Date of Award:

12-2019

Document Type:

Thesis

Degree Name:

Master of Science (MS)

Department:

Environment and Society

Committee

Christopher A. Monz

Committee

Jennifer Peeples

Committee

Mark W. Brunson

Abstract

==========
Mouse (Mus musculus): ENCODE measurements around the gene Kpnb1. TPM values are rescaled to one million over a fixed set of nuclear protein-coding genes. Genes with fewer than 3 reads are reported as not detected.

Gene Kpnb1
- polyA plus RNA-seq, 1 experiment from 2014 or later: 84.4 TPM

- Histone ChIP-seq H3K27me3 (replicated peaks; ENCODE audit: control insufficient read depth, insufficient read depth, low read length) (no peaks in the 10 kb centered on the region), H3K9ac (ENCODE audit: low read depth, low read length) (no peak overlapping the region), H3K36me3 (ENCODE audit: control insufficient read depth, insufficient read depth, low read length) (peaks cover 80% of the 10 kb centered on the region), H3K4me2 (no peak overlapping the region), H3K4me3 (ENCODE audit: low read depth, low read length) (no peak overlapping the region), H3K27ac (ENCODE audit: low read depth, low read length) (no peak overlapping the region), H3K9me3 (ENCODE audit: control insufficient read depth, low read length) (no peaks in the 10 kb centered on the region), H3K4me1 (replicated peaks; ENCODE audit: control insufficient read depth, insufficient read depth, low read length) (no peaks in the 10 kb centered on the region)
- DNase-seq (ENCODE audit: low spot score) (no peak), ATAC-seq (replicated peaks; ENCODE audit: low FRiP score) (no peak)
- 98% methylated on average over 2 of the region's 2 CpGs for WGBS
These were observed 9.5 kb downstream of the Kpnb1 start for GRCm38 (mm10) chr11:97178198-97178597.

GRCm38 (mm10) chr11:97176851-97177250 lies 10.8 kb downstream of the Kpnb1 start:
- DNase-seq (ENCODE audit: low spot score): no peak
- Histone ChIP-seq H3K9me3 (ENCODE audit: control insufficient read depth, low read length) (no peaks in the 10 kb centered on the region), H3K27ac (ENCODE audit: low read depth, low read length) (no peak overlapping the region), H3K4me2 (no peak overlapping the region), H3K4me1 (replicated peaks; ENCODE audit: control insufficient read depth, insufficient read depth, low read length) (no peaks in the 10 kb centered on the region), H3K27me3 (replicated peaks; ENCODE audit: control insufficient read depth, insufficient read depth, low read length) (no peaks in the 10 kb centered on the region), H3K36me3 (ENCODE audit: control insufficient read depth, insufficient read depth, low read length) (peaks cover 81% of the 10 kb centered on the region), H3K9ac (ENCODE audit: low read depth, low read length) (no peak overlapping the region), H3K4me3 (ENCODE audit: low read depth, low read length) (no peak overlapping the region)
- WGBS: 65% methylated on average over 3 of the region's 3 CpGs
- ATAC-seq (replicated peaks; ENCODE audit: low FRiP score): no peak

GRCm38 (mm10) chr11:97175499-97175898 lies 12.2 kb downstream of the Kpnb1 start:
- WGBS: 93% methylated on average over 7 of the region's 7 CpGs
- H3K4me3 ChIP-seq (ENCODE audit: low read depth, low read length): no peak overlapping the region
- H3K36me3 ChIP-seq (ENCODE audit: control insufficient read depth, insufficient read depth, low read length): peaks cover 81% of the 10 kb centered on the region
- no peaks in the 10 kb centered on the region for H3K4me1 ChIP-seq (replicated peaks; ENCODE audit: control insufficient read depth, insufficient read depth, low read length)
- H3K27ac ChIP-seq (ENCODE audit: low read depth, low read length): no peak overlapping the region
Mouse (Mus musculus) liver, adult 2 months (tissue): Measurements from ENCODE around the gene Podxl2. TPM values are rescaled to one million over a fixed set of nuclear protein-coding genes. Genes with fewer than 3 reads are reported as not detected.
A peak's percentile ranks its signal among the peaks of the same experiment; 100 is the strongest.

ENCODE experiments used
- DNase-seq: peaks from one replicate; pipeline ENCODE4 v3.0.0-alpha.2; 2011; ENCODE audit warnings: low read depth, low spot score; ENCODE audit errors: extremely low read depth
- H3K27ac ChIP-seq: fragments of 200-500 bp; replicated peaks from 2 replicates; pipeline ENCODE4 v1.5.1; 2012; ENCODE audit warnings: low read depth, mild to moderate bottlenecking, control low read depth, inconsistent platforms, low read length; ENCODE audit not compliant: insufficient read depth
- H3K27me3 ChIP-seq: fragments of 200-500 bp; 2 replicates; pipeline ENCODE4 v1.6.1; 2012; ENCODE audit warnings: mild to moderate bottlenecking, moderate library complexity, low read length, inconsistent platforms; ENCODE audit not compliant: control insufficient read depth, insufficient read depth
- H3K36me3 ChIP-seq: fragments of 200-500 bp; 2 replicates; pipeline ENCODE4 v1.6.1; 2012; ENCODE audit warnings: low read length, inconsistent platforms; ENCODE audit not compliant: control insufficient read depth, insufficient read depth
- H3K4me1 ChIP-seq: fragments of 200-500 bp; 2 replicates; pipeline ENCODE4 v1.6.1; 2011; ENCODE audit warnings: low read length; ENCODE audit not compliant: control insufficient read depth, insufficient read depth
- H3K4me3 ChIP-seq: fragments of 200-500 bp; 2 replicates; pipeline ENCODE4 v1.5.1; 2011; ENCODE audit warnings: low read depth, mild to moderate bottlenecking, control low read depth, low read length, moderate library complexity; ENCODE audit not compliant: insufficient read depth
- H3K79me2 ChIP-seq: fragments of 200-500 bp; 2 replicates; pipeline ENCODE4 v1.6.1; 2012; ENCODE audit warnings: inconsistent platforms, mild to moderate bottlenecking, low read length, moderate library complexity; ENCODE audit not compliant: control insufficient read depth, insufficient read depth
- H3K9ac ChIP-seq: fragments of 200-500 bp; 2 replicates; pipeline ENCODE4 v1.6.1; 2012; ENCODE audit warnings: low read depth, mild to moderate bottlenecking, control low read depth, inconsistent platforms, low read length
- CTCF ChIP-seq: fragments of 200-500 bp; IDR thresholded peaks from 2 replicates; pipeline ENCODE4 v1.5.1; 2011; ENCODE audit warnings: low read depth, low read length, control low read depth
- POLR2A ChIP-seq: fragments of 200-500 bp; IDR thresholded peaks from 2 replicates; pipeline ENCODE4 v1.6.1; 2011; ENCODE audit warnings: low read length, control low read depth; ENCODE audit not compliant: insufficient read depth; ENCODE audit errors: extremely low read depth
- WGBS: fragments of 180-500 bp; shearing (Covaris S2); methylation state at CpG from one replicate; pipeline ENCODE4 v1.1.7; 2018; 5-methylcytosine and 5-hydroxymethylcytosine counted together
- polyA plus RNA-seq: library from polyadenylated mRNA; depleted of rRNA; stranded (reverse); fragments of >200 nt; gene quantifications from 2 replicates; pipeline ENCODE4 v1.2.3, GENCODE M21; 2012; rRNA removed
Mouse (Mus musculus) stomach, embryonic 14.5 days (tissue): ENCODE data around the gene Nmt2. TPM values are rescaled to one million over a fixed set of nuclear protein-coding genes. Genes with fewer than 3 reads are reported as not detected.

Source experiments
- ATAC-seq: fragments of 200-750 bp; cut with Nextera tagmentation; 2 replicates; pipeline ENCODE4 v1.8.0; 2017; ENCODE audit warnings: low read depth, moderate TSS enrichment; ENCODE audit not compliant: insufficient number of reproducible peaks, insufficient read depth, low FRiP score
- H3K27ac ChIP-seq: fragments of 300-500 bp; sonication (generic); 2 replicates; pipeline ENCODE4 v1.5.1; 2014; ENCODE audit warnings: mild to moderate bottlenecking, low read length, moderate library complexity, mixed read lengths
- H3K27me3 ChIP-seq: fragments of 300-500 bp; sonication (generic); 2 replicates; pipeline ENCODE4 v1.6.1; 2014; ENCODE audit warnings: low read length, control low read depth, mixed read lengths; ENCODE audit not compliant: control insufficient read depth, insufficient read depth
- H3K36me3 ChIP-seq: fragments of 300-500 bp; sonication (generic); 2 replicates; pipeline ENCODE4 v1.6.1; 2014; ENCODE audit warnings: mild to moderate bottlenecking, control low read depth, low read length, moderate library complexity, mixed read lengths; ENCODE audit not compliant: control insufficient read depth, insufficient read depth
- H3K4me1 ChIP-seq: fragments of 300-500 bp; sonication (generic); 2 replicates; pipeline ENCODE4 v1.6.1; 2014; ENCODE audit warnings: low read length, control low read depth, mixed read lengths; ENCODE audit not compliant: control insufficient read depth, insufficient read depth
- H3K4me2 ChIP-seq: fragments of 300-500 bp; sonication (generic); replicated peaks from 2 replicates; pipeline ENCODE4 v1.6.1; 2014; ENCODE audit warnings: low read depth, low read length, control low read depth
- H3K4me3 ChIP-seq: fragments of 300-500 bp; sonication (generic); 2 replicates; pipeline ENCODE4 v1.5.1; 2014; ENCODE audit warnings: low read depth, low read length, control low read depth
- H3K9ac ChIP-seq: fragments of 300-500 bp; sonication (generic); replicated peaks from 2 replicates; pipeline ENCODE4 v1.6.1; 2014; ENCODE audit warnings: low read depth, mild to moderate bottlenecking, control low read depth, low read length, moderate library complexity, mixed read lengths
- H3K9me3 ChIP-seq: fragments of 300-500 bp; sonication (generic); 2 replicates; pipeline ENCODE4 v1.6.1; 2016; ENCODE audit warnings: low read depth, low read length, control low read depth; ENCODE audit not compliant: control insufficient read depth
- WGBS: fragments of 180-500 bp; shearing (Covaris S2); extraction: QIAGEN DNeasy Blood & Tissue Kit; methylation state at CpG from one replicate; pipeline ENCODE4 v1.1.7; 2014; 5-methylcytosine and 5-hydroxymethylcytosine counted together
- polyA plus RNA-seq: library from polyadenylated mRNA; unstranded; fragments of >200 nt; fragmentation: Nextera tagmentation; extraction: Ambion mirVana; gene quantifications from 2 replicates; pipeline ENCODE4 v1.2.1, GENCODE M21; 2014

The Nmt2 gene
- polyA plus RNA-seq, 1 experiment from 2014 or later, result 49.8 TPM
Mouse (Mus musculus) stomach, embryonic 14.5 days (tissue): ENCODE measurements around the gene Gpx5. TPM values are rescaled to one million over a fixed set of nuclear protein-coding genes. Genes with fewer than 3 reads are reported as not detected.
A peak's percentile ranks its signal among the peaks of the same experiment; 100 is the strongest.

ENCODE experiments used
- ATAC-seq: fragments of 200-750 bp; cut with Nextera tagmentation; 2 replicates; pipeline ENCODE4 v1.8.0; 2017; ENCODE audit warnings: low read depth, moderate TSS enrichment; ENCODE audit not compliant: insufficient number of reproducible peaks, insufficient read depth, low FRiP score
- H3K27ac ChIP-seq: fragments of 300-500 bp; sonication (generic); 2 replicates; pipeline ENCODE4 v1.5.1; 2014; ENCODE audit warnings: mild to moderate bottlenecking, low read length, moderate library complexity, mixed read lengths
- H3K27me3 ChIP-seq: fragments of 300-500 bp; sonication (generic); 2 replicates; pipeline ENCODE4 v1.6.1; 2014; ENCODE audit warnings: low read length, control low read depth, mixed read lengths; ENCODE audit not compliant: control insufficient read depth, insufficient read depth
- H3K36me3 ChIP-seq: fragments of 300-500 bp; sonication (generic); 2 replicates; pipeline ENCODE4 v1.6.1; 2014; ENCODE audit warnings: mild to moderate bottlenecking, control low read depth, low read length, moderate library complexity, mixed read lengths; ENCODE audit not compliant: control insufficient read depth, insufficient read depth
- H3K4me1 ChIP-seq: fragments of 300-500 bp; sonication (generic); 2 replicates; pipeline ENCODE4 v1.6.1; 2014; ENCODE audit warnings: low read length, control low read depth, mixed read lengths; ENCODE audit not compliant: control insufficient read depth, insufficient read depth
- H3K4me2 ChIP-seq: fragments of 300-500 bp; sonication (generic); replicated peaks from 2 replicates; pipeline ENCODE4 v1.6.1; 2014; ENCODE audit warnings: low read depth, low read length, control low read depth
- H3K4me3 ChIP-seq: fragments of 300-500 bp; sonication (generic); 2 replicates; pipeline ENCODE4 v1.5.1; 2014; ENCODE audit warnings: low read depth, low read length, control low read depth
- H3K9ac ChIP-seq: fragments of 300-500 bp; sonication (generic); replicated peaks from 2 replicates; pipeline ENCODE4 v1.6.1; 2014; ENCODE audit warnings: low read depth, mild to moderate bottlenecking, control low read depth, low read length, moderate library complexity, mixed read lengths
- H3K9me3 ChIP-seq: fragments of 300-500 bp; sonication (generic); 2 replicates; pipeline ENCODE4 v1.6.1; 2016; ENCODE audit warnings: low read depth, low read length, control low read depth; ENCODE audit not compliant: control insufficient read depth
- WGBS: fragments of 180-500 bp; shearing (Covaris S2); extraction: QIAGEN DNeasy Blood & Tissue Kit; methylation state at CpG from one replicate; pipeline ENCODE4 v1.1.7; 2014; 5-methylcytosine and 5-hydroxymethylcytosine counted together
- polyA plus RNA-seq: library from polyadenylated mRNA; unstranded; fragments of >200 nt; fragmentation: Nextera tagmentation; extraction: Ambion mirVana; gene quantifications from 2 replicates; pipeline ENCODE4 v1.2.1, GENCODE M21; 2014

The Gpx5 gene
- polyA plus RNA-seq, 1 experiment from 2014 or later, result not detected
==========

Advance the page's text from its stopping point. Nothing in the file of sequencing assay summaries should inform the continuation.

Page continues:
Visitors to parks and protected areas (PPAs) engage in a variety of activities and choose different modes of travel, especially when the location itself has few limitations, such as open-water settings with relatively few backcountry visitors. Managers must understand why visitors are recreating in a particular place and the quality of their experiences in order to offer appropriate and meaningful opportunities. This study seeks to better understand visitor motivations (the “why”), to develop and measure effective indicators for evaluating the quality of visitor experiences, and to contextualize these findings with a unique investigation of historical Glacier Bay National Park data. This study contributes to current literature by exploring visitor dimensions in a coastal Alaskan park. Visitor intercept surveys were conducted for six different visitor groups. Several statistical analyses were completed, resulting in eight visitor motivations, a three-group clustering of visitors based on their motivations, and an overall report of high-quality experiences. Historical comparisons confirm that decades later visitors continue to be motivated by opportunities to experience glaciers, solitude, and natural connection and renewal; litter, cruise ships and propeller-driven aircrafts continue to be the main social factors detracting from the visitor’s overall experience; and visitors are shifting to older, highly educated, wealthy travelers.

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